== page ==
This review won’t be going on at length about the whitewashing, though elements will come up because there’s only so much you can take before you go mad. And, I did write an article about it, go read that. So let’s begin.
If you’ve not seen the original Ghost in the Shell, which is entirely possible, the story concerns a future in which a lot of people are actually brains placed into robotic bodies. One such, The Major, is tasked with hunting down terrorists, but when someone comes along who holds the secret to her past, she comes to question everything she thinks she knows.
It would be unfair for us to review this movie without first telling you that it’s another movie cobbled together from other movies. In fact, there is so little of the original film’s personality that it’s not even worth comparing them. Director Rupert Sanders, who’s only previous film is the stylish but boring Snow White and the Huntsman, brings all of that production’s style to this film, though unfortunately he’s stopped off in an 80s movie shop and stockpiled the cliches. Sanders might have a decent career in his future, he might even make something truly brilliant, but based on his drab fairytale and his drab cyberpunk thriller it’s not looking promising.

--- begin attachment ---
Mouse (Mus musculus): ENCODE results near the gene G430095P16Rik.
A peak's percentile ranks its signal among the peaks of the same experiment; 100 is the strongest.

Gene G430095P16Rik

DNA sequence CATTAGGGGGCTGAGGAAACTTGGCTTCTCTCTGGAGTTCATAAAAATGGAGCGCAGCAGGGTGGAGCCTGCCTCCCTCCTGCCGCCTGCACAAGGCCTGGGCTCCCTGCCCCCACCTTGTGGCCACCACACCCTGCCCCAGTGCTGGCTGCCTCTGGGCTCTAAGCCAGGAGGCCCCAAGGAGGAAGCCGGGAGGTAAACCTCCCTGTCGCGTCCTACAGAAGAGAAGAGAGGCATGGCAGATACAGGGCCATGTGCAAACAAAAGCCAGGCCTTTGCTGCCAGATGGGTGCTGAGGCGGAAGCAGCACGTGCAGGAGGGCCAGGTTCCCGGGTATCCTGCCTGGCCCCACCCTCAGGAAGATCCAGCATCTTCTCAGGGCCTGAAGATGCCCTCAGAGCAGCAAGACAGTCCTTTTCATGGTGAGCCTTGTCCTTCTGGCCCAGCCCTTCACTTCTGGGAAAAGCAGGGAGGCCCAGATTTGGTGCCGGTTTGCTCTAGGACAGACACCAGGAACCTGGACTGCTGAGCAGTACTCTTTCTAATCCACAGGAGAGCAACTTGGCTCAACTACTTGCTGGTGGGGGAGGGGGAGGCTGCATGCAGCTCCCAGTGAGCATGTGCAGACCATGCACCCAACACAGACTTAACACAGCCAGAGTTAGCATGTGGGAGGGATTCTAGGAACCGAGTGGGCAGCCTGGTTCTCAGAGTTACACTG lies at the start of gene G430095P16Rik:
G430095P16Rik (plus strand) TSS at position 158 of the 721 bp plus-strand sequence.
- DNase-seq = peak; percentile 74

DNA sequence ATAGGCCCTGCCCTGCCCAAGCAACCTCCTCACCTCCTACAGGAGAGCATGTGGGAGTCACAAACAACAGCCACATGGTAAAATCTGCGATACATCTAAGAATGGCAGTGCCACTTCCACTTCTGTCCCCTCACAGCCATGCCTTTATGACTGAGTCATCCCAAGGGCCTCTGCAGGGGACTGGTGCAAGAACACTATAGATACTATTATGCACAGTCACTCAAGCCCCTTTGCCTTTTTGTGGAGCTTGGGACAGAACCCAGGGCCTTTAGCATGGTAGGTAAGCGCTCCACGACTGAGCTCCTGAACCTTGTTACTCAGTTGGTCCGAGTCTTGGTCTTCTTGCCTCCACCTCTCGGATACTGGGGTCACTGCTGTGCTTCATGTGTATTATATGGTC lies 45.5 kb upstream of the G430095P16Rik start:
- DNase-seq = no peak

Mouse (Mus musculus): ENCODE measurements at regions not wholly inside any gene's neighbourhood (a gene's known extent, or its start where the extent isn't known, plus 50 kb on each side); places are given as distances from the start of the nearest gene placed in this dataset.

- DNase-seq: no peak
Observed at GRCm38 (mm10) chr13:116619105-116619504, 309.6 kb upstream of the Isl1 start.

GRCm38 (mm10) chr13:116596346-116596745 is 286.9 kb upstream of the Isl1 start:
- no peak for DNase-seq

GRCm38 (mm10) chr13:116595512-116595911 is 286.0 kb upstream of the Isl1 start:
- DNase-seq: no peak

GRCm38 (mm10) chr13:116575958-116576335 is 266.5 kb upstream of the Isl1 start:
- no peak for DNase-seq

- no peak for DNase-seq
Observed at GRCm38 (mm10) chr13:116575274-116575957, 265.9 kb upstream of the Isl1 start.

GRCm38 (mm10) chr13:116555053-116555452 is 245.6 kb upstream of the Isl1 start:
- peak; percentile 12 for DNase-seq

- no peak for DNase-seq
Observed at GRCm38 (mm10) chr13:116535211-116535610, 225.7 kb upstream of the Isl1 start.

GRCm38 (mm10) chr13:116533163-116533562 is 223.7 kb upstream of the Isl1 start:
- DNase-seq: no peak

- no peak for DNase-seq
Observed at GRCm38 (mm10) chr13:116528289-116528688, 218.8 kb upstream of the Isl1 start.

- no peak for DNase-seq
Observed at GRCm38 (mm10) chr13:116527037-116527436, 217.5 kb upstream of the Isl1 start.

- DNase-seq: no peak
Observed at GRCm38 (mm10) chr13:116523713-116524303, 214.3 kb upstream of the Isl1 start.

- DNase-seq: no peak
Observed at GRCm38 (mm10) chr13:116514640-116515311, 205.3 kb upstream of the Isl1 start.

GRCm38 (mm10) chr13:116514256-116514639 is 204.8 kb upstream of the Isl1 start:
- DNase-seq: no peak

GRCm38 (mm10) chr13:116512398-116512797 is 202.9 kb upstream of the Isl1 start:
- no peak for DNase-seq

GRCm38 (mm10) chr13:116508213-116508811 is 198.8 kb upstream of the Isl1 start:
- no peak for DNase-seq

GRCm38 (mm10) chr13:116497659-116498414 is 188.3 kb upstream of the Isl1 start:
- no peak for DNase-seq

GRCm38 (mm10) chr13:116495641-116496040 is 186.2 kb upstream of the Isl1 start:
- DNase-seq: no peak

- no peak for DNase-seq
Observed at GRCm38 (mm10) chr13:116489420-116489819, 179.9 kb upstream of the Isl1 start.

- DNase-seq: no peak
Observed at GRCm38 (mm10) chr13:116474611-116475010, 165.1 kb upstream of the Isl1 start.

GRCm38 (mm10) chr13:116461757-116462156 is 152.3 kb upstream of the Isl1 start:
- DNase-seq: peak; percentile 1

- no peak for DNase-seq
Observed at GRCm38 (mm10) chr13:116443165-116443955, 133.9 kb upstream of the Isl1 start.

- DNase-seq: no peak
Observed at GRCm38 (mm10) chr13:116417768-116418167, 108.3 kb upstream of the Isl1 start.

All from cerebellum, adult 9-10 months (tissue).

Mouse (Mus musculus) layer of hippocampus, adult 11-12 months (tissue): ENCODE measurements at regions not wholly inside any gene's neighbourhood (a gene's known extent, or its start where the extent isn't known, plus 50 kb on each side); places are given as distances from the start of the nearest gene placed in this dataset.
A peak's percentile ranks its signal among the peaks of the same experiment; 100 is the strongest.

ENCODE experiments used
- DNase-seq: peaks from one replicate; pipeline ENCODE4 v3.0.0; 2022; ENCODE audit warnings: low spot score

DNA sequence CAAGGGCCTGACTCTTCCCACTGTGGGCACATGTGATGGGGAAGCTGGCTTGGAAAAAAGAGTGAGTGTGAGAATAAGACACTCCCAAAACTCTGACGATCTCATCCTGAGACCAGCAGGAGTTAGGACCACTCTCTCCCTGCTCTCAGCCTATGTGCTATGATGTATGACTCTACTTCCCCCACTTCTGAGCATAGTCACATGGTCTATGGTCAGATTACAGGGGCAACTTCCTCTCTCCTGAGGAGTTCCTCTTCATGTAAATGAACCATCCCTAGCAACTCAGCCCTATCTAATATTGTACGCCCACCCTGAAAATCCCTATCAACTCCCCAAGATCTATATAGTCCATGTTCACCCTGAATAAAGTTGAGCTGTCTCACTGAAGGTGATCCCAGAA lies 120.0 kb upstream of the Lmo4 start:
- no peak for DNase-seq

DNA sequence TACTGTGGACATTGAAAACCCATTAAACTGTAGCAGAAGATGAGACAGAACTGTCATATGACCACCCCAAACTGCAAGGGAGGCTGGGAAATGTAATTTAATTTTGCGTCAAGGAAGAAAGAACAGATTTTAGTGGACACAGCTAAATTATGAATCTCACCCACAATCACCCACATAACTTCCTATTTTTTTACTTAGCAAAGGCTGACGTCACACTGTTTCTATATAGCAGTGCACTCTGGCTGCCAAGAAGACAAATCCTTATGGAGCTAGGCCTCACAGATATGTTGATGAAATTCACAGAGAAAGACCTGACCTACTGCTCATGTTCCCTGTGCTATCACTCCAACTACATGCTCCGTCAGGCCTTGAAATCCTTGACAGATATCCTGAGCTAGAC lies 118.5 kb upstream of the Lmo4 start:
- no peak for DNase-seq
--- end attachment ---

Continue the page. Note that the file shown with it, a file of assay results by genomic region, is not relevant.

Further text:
The cyberpunk inflected future is classic 80s ideas of the future: big billboards that project holograms of products, strange neon drenched nightclubs, people hawking their bodybits for cash in the open, clinical industry-lead buildings, sinister CEOs with Japanese inflections, and robots looking like humans looking like robots.
Now, this isn’t an entirely bad thing, those sort of retro-futuristic ideas are usually visually arresting, and there’s a reason why Brad Bird likes the 50s version of the future which is all jet power and art deco; it looks great. Similarly, Sanders clearly loves his 80s sci-fi cinema because everything here screams it. The city looks like the dystopian Los Angeles seen in Blade Runner, even down to some of the adverts being the same, and some rain-drenched scenes carry clear echoes of Rick Dekkard’s adventures.